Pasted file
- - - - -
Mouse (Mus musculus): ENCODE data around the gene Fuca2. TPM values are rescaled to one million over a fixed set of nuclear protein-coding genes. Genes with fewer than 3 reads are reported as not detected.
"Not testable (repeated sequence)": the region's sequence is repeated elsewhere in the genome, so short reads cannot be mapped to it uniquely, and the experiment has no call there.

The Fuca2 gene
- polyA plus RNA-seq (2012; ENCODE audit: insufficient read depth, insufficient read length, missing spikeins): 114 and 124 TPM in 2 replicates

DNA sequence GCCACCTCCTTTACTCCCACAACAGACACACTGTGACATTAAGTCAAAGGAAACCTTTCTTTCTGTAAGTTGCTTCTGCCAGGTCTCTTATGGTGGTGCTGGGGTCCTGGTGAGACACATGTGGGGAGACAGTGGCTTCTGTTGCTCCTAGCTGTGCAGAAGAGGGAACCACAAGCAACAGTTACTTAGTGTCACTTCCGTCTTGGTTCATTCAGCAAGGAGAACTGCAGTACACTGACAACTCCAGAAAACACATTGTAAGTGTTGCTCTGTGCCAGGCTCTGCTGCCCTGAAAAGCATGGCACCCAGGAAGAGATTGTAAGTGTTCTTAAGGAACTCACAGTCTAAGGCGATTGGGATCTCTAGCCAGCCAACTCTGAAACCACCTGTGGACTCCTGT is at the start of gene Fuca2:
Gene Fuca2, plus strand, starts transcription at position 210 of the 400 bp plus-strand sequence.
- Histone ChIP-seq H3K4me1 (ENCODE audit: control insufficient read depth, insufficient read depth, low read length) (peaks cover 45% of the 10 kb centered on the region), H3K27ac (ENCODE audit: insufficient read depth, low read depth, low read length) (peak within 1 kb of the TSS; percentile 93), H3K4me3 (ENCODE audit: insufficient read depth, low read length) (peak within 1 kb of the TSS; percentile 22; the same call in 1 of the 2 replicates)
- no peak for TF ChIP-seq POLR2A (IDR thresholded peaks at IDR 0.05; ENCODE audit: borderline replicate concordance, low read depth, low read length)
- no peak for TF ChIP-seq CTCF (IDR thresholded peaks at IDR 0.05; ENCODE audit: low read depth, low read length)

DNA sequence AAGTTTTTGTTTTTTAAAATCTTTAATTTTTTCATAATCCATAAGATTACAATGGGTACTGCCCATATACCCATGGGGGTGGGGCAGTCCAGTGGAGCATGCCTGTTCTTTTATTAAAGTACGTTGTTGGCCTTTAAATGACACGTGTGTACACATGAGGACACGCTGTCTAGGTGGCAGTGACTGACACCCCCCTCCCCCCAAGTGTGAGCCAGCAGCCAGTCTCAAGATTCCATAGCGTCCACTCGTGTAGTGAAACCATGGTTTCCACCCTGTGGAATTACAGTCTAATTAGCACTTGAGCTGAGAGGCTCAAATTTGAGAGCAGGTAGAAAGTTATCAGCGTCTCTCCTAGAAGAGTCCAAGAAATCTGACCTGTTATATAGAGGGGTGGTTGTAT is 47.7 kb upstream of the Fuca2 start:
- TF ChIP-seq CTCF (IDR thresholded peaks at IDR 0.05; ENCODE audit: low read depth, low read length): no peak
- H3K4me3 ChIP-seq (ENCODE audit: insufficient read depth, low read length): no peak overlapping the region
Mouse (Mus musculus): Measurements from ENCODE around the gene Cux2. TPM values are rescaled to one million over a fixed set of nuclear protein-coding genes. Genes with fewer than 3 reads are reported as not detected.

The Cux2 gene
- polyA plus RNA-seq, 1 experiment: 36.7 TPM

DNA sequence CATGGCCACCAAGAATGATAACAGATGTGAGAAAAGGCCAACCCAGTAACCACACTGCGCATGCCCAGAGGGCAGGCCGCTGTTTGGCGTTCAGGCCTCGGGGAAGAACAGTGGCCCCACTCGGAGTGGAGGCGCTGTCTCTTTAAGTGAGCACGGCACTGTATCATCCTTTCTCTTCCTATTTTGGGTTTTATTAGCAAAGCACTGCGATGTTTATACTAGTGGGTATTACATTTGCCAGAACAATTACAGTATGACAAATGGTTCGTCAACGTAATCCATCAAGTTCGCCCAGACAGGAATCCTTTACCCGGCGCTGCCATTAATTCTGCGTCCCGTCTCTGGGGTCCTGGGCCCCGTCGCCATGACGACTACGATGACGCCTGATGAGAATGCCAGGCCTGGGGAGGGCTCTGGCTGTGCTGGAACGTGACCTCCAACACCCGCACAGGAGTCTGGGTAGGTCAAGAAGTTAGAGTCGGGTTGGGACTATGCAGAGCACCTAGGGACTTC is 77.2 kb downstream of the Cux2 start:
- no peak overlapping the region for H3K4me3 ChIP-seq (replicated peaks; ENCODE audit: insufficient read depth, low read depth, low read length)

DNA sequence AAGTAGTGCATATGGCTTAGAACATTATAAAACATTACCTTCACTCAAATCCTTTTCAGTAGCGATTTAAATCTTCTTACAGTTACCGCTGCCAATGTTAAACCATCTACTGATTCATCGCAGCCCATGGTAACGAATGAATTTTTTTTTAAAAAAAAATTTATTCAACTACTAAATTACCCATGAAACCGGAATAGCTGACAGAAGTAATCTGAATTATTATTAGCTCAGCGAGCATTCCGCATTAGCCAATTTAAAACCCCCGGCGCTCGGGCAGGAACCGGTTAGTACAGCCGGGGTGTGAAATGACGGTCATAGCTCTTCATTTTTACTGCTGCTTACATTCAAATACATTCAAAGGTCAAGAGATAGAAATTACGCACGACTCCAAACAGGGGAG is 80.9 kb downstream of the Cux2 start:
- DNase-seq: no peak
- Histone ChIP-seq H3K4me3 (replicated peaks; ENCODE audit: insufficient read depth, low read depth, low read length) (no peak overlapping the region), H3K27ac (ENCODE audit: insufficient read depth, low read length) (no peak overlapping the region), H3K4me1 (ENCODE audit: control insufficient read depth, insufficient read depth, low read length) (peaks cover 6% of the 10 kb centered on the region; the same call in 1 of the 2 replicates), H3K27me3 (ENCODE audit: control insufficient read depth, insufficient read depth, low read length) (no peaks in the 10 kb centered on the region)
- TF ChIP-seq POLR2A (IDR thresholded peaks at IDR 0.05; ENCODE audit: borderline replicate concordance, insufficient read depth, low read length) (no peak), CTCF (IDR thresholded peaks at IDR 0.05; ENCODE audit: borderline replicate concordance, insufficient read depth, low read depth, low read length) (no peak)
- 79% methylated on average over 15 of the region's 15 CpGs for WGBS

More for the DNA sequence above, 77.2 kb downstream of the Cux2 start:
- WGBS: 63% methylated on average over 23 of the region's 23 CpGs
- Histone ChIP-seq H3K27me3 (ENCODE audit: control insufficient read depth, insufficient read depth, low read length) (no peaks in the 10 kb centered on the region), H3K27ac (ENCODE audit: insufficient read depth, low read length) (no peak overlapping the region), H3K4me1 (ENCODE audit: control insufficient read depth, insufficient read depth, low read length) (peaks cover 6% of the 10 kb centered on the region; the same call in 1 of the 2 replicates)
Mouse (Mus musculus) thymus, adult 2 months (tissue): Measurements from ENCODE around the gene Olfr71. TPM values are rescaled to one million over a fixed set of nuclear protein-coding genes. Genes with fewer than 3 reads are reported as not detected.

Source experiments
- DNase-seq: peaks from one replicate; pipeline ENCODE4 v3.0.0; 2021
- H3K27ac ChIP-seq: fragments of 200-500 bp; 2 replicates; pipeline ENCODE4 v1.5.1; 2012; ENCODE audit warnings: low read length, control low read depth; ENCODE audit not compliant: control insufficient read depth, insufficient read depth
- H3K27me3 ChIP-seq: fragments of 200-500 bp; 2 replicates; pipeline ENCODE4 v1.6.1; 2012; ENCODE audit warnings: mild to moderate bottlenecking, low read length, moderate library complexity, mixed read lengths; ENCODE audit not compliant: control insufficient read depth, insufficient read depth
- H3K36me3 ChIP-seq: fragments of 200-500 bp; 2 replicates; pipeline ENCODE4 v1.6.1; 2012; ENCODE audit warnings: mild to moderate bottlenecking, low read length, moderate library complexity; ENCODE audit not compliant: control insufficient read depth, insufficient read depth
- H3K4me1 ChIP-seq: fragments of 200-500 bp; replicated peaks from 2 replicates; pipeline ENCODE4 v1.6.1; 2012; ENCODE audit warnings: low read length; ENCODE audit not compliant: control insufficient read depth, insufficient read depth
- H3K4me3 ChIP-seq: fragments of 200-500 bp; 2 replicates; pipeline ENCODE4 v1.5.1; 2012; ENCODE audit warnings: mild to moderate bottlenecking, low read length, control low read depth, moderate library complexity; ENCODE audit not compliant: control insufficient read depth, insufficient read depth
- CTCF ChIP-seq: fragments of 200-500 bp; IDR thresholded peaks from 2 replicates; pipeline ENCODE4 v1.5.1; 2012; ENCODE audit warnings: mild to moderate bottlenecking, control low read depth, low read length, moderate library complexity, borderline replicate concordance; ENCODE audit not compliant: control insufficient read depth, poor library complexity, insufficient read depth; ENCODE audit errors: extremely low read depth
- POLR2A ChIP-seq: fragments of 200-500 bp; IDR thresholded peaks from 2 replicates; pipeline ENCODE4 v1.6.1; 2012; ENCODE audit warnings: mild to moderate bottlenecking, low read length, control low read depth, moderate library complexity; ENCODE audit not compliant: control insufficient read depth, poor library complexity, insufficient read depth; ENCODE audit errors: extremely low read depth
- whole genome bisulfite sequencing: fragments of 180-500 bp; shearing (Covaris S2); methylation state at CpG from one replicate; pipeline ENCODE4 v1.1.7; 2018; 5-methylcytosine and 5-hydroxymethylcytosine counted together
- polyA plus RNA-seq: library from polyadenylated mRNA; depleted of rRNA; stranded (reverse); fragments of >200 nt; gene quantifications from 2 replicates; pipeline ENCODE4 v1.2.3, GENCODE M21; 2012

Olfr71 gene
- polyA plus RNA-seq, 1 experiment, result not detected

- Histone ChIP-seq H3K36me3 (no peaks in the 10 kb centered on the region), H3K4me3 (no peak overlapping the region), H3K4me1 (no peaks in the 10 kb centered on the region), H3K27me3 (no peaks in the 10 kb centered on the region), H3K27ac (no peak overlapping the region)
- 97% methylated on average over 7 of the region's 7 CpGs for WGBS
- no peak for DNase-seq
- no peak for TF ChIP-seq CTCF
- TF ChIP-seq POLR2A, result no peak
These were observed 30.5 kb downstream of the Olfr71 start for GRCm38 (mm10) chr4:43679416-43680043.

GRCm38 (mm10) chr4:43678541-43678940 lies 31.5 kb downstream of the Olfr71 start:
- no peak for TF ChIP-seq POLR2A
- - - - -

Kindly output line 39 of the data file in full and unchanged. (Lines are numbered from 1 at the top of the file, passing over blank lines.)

- polyA plus RNA-seq, 1 experiment, result not detected